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Every other day, one of my academic friends is holding forth about how MOOCs will make us professors obsolete. It’s just hype. It’s nonsense.
Yes, it is true that it is much cheaper to deliver knowledge via a MOOC. Yes, it is true that MOOCs can bring knowledge to the hinterlands. Yes, it is true that MOOCs will allow us universities to determine which applicants are best. And, yes, it is true that some students can use MOOCs, either to earn some course credit or to cover prerequisites.
But, no it is not true that MOOCs will make any of the major research universities less desirable in my or my childrens’ lifetime. Why do I know this? Because if teaching students the basic subject manner was the primary reason for attending college, we professors would have already been obsolete decades ago. Every major academic area has had textbooks which are at least as well structured and organized as what is delivered by a good lecturer and what can possibly delivered by a MOOC. Again, any student who is interested just in the transmission of basic knowledge could do so 20 years ago, in the absence of MOOCs. And most good textbooks are intrinsically better than MOOCs. Who learns better by watching videos of figures moving around and talking to a screen, when one can read a well-organized chapter at the speed that is best for oneselves (dyslexics excluded)? It can make for nice entertainment. PBS already offers it. Even the best educational shows cannot usually keep the attention of audiences when going into depth. They don’t command the audience’s full attention with nuances for hours on end.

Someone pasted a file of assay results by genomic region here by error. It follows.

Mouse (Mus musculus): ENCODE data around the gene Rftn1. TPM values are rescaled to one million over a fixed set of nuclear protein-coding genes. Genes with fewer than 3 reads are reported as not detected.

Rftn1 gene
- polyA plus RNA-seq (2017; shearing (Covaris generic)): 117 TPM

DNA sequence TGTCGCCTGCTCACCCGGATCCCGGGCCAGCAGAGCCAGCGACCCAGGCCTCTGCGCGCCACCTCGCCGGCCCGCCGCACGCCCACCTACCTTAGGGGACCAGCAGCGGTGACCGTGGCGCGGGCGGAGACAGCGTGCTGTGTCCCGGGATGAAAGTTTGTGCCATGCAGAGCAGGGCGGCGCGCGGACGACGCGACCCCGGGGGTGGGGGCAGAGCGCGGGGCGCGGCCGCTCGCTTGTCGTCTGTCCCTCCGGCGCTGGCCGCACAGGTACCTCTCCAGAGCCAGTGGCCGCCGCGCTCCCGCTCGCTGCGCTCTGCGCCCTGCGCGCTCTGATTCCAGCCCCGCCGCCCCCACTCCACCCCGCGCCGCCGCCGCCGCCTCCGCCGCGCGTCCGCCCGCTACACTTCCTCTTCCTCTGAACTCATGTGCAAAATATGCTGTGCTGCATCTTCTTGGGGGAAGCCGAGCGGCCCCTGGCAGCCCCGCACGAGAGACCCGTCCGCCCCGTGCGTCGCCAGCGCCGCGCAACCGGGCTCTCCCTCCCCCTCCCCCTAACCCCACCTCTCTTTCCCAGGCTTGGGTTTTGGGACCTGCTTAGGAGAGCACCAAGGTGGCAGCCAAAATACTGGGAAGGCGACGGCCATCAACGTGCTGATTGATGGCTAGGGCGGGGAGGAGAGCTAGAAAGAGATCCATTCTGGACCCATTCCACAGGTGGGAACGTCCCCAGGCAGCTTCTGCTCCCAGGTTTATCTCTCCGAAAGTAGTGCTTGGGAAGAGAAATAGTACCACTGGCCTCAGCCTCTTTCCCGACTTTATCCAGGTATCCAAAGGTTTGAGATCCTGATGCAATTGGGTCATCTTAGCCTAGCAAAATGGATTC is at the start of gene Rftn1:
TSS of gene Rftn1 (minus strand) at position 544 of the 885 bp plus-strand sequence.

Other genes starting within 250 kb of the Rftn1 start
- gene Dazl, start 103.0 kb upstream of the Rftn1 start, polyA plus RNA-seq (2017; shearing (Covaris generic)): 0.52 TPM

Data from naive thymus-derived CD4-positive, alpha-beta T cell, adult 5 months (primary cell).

Universities are not just venues that facilitate the transmission of known subject matter from professor to student. They are so much more than this. They are experiences, with professors and peers. They are ways for students to find themselves and other kindred spirits. They are about fun, life, and irresponsibility. But they are also about learning about discipline–what happens when one does not keep up–and about growing into responsible adulthood. Mature students who have great self-discipline can indeed acquire most basic subject matter themselves much before they enroll in their first university course, and they could have done so decades ago. AP courses have not replaced introductory college courses, much less college.
I don’t know about you, but even in hindsight and with all I know about academia and knowledge that I know today, going back to when I was 18, if I had had the choice to save myself the tuition and forego the college education, instead spending the time studying subject matters by myself, I would still have gone to college! I would have skipped a few basic subjects and preferred to take more advanced courses while there. But I would have still wanted to attend a top research university with some of the brightest minds, both as peers and as teachers. For the experience.